Norovirus - The Facts

Health bosses in Medway issue advice

The people in charge of health in Medway have told Heart - they want people to be prepared for the Norovirus - or Winter Vomiting Bug, as this is the time of year they see a big rise in the number of cases.

Norovirus is a highly infectious virus which causes diarrhoea and vomiting. It is more commonly known as the winter vomiting bug because most people catch it during the winter months, but it can occur at any time of year.

The symptoms of Norovirus include nausea, vomiting, diarrhoea and in some cases fever, headache, stomach cramps and aching limbs. Symptoms can last for 12 to 60 hours, but most people recover within two days.

It is estimated that Norovirus infects between 600,000 and one million people in the UK every year. Anecdotally, at Medway Maritime Hospital, we are starting to see an increase in the number of people arriving at the emergency department with symptoms of Norovirus, which can be potentially dangerous for other patients.

Linda Dempster, Head of Infection Control, explained: “Attending the emergency department for coughs, colds or sickness and diarrhoea can actually put other patients at risk. Norovirus is incredibly contagious and can spread easily through a busy emergency department, where there are many vulnerable people. It could pose a great threat to the health of people who are already very ill.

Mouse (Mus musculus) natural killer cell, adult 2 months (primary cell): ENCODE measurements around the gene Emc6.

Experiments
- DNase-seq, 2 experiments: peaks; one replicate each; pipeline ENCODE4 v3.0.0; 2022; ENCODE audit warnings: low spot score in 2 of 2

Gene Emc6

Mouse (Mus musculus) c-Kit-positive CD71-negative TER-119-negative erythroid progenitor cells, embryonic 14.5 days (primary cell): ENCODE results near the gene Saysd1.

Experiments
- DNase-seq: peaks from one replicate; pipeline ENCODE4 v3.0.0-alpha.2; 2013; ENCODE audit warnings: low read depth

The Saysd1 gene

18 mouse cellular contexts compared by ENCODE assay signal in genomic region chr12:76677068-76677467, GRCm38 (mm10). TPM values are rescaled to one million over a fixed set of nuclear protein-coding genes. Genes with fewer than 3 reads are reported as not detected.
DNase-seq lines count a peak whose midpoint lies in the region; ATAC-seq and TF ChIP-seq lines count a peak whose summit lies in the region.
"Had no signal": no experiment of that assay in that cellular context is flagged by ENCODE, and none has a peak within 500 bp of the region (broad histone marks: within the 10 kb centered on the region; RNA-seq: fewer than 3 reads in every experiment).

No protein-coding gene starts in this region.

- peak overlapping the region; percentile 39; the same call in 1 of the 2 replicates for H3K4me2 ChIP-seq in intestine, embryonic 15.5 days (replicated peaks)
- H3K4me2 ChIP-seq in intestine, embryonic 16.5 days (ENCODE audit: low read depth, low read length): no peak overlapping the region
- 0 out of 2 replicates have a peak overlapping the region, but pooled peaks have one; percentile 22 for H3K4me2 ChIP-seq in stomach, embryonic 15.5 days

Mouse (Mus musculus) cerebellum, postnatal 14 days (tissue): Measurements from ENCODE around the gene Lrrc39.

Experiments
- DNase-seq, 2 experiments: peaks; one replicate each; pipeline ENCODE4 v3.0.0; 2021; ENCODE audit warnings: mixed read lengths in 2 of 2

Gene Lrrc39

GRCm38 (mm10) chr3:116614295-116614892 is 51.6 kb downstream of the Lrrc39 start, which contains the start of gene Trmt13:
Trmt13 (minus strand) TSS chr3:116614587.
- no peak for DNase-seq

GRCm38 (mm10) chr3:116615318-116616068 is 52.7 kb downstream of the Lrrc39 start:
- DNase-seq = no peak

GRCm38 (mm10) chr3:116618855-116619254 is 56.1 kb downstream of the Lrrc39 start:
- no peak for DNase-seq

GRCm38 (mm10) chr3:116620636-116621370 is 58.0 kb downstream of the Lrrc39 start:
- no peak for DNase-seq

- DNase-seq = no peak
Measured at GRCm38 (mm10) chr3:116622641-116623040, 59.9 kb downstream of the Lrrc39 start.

“In the majority of cases, no specific treatment is required, apart from letting the infection and its symptoms take its course. People should ensure they maintain their fluid intake, this is particularly important with the very young or the elderly. If symptoms persist, you become dehydrated or have an underlying medical condition; you should contact your GP or call NHS Direct on 0845 4647 for advice.”

Norovirus is one of a group of viruses that are the most common cause of gastroenteritis (stomach bugs) in England and Wales. It is common between the months of November to April and is called the ‘Winter Vomiting Virus’. However, it can occur at any time of the year.

  • The symptoms of infection usually begin around 12 to 48 hours after becoming infected and can last for 12 to 60 hours. They start with the sudden onset of nausea followed by projectile vomiting and/or watery diarrhoea.


  • There is no specific treatment for Norovirus apart from letting the infection and its symptoms take their course.


  • Everyone can play a part in restricting the spread of Norovirus by:


  • Washing hands before:


  • Preparing food, eating food.


  • Washing your hands after:
  • Handling raw meat, using the toilet, changing a nappy, touching rubbish bins, using cleaning cloths, playing with pets, emptying litter trays, working in the garden, cleaning up blood or vomit.


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